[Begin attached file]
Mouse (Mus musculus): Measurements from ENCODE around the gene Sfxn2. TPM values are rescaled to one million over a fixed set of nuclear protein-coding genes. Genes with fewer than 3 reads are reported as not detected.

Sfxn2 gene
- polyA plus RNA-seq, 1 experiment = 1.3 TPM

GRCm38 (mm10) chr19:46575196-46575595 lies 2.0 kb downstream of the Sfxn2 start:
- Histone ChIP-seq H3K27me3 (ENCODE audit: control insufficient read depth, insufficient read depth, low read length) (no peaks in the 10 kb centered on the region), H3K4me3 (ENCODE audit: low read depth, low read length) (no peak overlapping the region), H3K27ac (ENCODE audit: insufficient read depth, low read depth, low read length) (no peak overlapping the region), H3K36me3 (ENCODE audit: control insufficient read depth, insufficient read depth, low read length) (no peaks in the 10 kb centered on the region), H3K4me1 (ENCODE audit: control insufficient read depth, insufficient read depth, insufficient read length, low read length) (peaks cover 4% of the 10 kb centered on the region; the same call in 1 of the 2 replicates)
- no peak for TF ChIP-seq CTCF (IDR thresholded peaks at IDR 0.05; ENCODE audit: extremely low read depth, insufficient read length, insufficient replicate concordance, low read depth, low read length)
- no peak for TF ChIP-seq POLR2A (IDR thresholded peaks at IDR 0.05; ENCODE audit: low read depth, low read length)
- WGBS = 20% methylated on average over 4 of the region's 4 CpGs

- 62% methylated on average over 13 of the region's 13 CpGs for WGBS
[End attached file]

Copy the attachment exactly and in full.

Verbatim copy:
Mouse (Mus musculus): Measurements from ENCODE around the gene Sfxn2. TPM values are rescaled to one million over a fixed set of nuclear protein-coding genes. Genes with fewer than 3 reads are reported as not detected.

Sfxn2 gene
- polyA plus RNA-seq, 1 experiment = 1.3 TPM

GRCm38 (mm10) chr19:46575196-46575595 lies 2.0 kb downstream of the Sfxn2 start:
- Histone ChIP-seq H3K27me3 (ENCODE audit: control insufficient read depth, insufficient read depth, low read length) (no peaks in the 10 kb centered on the region), H3K4me3 (ENCODE audit: low read depth, low read length) (no peak overlapping the region), H3K27ac (ENCODE audit: insufficient read depth, low read depth, low read length) (no peak overlapping the region), H3K36me3 (ENCODE audit: control insufficient read depth, insufficient read depth, low read length) (no peaks in the 10 kb centered on the region), H3K4me1 (ENCODE audit: control insufficient read depth, insufficient read depth, insufficient read length, low read length) (peaks cover 4% of the 10 kb centered on the region; the same call in 1 of the 2 replicates)
- no peak for TF ChIP-seq CTCF (IDR thresholded peaks at IDR 0.05; ENCODE audit: extremely low read depth, insufficient read length, insufficient replicate concordance, low read depth, low read length)
- no peak for TF ChIP-seq POLR2A (IDR thresholded peaks at IDR 0.05; ENCODE audit: low read depth, low read length)
- WGBS = 20% methylated on average over 4 of the region's 4 CpGs

- 62% methylated on average over 13 of the region's 13 CpGs for WGBS